Author and Retired Professor of English, Indiana UniversityView Slides
For millennia, humans have turned to nature for medicines to treat a host of ailments, and the search continues today. It is estimated that nearly half of the pharmaceuticals now in use are derived from plants, animals, fungi, or microbes for conditions ranging from headaches and hypertension to malaria and cancer. Researchers are actively seeking medically-useful compounds in the world’s tens of millions of species. The value of nature as a pharmacopeia is well known. Less well known is that contact with nature itself can have a healing effect—all the more so in our increasingly hectic urban and electronic world. Recent research suggests that contact with nature—gardens, parks, forests, companion animals, potted plants, even a view of trees through the window—can be useful in treating attention deficit disorder, post-traumatic stress disorder, anxiety, depression, dementia, and other afflictions.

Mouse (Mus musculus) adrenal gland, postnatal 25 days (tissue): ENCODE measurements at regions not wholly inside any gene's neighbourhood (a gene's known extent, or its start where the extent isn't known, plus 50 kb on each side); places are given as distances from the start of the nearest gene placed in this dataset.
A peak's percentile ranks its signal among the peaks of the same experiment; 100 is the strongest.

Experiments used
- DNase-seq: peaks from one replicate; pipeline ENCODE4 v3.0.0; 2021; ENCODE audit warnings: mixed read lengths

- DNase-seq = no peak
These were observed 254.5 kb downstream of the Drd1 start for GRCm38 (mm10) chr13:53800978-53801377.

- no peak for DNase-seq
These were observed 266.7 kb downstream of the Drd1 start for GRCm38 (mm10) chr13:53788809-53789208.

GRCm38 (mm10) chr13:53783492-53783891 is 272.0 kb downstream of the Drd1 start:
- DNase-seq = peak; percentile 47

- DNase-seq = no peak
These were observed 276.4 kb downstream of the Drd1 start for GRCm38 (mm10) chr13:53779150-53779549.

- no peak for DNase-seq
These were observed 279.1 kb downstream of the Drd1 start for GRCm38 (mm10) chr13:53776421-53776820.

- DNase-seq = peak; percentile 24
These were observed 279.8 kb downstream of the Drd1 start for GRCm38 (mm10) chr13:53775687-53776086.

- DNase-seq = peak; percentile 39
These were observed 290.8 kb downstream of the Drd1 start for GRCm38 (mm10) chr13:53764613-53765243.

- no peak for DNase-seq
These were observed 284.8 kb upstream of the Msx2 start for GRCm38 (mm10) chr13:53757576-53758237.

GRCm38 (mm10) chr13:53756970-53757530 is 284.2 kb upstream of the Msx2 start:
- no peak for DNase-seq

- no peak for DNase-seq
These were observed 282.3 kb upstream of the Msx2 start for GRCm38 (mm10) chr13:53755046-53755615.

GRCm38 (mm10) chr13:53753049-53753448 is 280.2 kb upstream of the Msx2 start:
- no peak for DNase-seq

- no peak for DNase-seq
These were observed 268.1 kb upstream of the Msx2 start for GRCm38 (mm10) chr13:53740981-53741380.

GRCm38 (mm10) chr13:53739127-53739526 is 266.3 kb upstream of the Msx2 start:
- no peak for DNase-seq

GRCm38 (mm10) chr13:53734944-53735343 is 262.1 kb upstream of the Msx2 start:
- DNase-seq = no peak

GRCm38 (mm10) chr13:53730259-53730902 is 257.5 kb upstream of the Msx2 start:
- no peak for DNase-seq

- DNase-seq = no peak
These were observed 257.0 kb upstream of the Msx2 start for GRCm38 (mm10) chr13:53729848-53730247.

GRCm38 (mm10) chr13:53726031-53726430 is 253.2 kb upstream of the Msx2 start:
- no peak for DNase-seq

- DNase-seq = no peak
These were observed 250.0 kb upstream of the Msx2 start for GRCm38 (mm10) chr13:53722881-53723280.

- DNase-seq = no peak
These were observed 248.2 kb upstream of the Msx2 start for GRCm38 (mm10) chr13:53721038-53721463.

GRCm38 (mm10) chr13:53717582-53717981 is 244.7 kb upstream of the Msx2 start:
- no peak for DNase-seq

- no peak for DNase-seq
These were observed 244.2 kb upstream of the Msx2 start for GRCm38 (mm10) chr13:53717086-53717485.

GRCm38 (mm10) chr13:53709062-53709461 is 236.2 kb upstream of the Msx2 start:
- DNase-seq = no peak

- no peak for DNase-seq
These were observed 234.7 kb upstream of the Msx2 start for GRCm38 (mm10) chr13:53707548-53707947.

This talk will explore efforts to foster nature-contact in hospitals, nursing homes, prisons, schools, and inner cities. It will also speculate on why contact with nature—the world that humans do not manufacture or control—is vital for health as well as happiness.